The late 1970s may have been the dystopic era of strikes, power-cuts and social breakdown, but while living in all that uncollected rubbish, some of us were looking at the stars. It helped if, like me, you were some distance from adolescence: I made it to double figures in 1980, and at that point I was still in the midst of a long fixation with all the mystery and wonder of outer space.
There were two aspects of my cosmic dreams: the allegedly imminent possibility of easy and affordable space travel, which would doubtless arrive just as soon as the government had got inflation and the TGWU sorted out; and the global interest in unidentified flying objects, assumed to be the augurs of contact with distant civilisations. It did not take long for one to entwine with the other: I could quite easily cherry-pick bits of Star Wars (1977), Close Encounters of the Third Kind (ditto) and Moonraker (1979), and conceive that I would be cheaply ferried across whole galaxies, pausing for endless encounters with aliens, before safely returning home to the Cheshire suburbs.
The array of "life in the future" books that I amassed claimed that most of this would be possible by the opening years of the 21st century. And though it rather pains me to admit it, I have quietly kept the dream alive. My faith in such trifles as parliamentary socialism and the linear progress of rock music may have been severely tested, but I still have no trouble imagining the fictions of alien-contact films turning into fact.
This week, events conspired to bring the curtain down on just about all of that. First came the supposedly triumphant return of the space shuttle Discovery, testament to the fact that, far from creating a new generation of celestial conquistadors, the world's only superpower is still having a job sending its astronauts on safe return journeys. Give or take the odd upgrade, moreover, Discovery is a 21-year-old craft, which rather casts doubt on Nasa claims of a "new beginning" - the reality suggests a scenario akin to the future of motoring being pinned on an old Ford Escort.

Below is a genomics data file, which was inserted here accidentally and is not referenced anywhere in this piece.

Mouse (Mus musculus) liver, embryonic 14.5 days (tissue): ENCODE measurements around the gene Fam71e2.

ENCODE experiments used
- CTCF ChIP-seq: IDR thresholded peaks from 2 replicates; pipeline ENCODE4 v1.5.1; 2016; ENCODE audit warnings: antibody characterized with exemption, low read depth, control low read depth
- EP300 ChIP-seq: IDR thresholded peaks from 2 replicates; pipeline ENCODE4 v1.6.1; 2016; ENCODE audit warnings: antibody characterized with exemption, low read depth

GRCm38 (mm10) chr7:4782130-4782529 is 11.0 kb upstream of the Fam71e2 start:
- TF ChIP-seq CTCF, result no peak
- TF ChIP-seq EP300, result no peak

Days later, there came news that superficially served to restore some of those old space dreams, but actually turned out to squash them yet further. An American company called Space Adventures announced that, having already propelled two cosmic holidaymakers into orbit, it was hoping to launch trips to the far side of the Moon by 2009. Within its plans, there lurked a very modern twist. Back in the 1970s, when the rise of the free market had yet to reshape our lives, the archetypes of imagined space tourism seemed to reflect what remained of post-war egalitarianism: massed crowds of astro-trippers, drawn from every corner of the world, with the usual dispensations for the infirm and unemployed. But no: one billet retour to the Moon will apparently cost £55m.
To cap it all, those of us who remain stuck on Earth can no longer hope that if we can't make it into space, some of the universe's other occupants might visit us. In isolation, the evidence might seem rather arbitrary, but according to reports in a handful of newspapers, aliens may have all but lost interest in us. Last year saw the closure of a once-thriving British journal called UFO Magazine. Cumbria - apparently such a popular extraterrestrial stop-off that 60 UFO sightings were reported in 2003 - has seen no encounters whatsoever this year, and there are similarly grim tidings from Scandinavia and the Midwestern US. Even one Dennis Plunkett, founder of something called the British Flying Saucer Bureau, has been heard to comment that "there's not a lot happening at the moment".
Back in my epoch, as the house-lights flickered on and off, I would watch the skies, imagining that any fast-moving light was either a craft from the distant reaches of space, or an earthly ship containing a crowd of multinational emissaries, on their way to some undiscovered constellation. Within a few years, it seems, it's more likely to be Posh, Becks, Roman Abramovich and the Sultan of Brunei, en route to the same bit of rock that Neil Armstrong visited the year I was born. As any self-respecting, star-gazing nine- year-old would doubtless complain, what kind of a future is that?Reuse content